Monthly Archives: June 2014
Freddie, the bantam rooster on the left, has a new companion. Meet Ollie, another little rooster.
Freddie arrived a few days ago, and has been settling in nicely, although he has been a little lonely, and whilst he ventured into the extensive chicken pen, he soon changed his mind and ran away from Stanley, the full-sized rooster. That aside, he has been crowing regularly, scratching around the garden, and chasing Blake, my little black cat, across the garden . . . that’s when Blake hasn’t been sleeping in the sink or on the lawn mower.
Ollie was hatched in the same clutch of eggs as Freddie, although he was a little bit more difficult to catch, hence his late arrival. Since they knew each other, we immediately released him into the garden, and they spent over half an hour running and fighting. They weren’t aggressive fights, but play fights, a sign of two mates reunited. It was great to witness, and brought a smile to my face and joy to my dogs who watched them from their own pen.
Soon Freddie led Ollie to his temporary house, offered him a little of his feed, and they had a rest. Maybe now I can get back to work.
Meet Freddie, the latest addition to my menagerie. He arrived courtesy of a friend who saved him from the chop. He is a bantam rooster, and a lively little devil, with great dancing feet. Hence the name, after Fred Astaire.
I have a flock of chickens comprising of 17 full sized hens and 1 full sized rooster. However, I don’t fancy his chances with the flock, since the full sized rooster, Stanley, doesn’t take kindly to competition. He has been the sole male for 6 six years, and he is very possessive of his girls.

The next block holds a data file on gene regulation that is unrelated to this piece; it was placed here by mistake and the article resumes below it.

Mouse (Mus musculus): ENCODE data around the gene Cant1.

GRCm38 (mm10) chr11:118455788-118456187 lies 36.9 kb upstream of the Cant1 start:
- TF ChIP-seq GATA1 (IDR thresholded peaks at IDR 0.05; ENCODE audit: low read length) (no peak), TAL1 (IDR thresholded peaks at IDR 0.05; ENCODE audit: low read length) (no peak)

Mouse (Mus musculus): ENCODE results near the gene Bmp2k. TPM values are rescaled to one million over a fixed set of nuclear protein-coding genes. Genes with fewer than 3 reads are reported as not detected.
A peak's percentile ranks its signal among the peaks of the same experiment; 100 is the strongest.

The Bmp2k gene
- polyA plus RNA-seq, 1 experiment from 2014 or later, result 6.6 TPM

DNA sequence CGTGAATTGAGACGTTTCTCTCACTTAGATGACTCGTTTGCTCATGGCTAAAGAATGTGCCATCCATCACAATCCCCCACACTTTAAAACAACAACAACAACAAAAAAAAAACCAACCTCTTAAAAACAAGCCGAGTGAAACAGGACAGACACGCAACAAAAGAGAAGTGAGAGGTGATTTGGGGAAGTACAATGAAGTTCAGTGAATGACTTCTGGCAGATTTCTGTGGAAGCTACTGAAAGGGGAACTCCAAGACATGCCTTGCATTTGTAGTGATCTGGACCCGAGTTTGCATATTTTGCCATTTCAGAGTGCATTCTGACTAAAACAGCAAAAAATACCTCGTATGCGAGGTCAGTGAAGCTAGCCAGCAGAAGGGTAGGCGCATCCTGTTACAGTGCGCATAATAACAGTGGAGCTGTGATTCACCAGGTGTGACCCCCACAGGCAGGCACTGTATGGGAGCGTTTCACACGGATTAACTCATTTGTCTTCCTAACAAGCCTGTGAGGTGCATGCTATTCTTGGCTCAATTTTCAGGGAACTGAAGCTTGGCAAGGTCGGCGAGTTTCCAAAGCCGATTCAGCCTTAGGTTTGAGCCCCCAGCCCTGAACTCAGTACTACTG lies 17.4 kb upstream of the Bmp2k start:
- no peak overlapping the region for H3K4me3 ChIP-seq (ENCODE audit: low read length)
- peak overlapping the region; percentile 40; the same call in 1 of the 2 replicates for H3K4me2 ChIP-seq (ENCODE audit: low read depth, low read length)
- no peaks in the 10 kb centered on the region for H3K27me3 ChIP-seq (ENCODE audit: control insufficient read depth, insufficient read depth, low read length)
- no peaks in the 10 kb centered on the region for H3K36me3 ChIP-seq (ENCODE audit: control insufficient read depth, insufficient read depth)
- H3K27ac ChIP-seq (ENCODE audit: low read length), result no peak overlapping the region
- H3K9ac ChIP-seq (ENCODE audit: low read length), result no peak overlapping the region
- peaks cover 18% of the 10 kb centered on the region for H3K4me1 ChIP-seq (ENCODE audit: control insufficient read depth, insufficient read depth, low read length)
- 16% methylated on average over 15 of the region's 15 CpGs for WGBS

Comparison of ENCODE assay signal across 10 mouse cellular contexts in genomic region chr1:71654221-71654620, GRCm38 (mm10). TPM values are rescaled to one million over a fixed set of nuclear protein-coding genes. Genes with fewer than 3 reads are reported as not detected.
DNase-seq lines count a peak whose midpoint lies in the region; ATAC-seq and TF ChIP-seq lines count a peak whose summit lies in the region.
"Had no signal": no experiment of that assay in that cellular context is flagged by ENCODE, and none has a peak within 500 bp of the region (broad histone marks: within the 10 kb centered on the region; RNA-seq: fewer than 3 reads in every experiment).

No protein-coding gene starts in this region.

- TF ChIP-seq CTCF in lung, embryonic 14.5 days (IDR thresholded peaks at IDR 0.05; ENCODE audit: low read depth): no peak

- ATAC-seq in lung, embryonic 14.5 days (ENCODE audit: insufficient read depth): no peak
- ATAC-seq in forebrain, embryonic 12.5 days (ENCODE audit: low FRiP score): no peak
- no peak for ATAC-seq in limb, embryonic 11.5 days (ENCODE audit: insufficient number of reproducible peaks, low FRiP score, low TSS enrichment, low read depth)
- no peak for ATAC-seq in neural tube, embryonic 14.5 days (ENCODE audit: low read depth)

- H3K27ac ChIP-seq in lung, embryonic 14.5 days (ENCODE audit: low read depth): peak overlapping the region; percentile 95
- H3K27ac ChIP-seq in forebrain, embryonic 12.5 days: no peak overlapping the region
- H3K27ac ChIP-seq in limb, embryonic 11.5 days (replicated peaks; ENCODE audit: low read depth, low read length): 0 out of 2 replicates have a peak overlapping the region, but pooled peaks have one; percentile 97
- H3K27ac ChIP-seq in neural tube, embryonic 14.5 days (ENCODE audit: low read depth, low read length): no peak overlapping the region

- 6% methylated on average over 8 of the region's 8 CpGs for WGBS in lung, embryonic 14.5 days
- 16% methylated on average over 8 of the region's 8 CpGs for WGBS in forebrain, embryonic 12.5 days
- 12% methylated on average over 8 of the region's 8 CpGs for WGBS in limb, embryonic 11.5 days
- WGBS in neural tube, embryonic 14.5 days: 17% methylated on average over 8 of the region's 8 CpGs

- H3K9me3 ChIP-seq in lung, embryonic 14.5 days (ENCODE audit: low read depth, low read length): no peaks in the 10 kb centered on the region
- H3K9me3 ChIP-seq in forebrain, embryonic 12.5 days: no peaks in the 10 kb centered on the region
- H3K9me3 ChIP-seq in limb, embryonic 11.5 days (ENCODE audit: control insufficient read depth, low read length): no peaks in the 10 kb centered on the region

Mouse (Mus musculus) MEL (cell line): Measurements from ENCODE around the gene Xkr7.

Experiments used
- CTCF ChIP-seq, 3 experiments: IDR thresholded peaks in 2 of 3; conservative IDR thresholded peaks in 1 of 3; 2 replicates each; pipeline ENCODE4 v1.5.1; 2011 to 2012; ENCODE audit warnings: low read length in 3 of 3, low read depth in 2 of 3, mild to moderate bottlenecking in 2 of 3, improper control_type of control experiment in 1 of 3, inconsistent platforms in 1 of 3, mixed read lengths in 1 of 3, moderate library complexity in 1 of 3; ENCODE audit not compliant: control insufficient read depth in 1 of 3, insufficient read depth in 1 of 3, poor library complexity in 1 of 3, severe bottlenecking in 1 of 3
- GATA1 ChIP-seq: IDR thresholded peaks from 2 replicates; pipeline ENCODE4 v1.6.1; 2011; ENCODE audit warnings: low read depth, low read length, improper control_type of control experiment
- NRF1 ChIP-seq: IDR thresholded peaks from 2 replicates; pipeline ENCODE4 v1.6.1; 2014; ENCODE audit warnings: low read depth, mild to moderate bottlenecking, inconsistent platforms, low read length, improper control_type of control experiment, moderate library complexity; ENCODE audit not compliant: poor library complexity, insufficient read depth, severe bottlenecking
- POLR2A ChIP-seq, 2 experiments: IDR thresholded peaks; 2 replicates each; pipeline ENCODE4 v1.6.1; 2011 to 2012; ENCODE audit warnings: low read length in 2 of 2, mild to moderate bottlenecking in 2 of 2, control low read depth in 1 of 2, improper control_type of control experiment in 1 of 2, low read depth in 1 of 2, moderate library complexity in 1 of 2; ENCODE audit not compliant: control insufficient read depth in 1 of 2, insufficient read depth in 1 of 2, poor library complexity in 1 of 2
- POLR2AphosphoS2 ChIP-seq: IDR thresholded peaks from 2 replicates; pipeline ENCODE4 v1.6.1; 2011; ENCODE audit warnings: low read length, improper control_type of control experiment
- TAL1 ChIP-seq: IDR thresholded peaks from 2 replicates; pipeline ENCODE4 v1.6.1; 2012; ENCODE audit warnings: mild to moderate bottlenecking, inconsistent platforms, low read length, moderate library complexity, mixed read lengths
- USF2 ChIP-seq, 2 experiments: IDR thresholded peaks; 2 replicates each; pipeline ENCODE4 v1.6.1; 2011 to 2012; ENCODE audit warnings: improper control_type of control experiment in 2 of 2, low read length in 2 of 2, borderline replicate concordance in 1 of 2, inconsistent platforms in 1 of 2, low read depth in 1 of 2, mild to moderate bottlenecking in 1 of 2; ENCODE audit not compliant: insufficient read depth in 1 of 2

Freddie is diminutive in comparison, about the third of the size of Stanley, and should outrun any trouble. However, once Freddie set eyes upon him, he had no intention of joining the chickens, and would not enter their substantial pen. So for the moment, he is roaming the garden by day and roosting in a small cage at night. It is not a permanent solution, since he is lonely, and tries to claim anything that moves at his own, whether it is my feet, a pigeon, or even the cats. The previous owners considered him aggressive; in actual fact, he is just wanting a lady, and even searched my house looking for her whereabouts.
So, his needs are my command. I am now looking for a couple of bantam hens to keep him company. Soon, or so I am hoping, he will have a broad smile upon his face. Maybe then he will leave us all alone.
Bobby, my gorgeous tomcat is missing. It’s been nearly two weeks now, and all hope of him returning is dwindling more rapidly by the day. It’s a horrid feeling, and something I hoped I would never have to experience again after losing Keats three years ago under the same circumstances.
It’s the absence of news that is the most difficult to deal with. If I had found his dead body by the road, at least I would have some closure. Instead, I have to live each day with a permanent ache in my heart, not knowing if he is alive, injured, or dead. Anyone who has experienced this will know exactly how I feel. I wouldn’t wish it upon anyone.
It’s very frustrating. Earlier in the year Bobby came home terrified and with puncture wounds around his head and neck. After some contemplation, I decided he had been attacked by a fox. Could this have happened again, but this time with a different outcome? It’s a very real possibility, especially since, I now suspect Keats was predated by one.
It’s a horrid feeling, and whilst part of me wants to move on and accept he is no longer part of my life, a greater part keeps hoping and wishing for his return. I have even considered getting another cat, or possibly two little kittens, which would undoubtedly ease the burden, but I’m not sure it’s something I want to do. I don’t feel strong enough to risk another heartbreak in the future, nor am I sure I want to put their lives at risk. If Bobby doesn’t return, I will be labeling my land a Fox danger zone. Not good news for my little cats.
Still, life goes on. We are told what doesn’t kill us makes us stronger. I don’t feel stronger for the hurt I have suffered in the past, and I don’t feel as though losing Bobby will make me stronger in the future. I feel like one of life’s punch bags.
Signing off . . .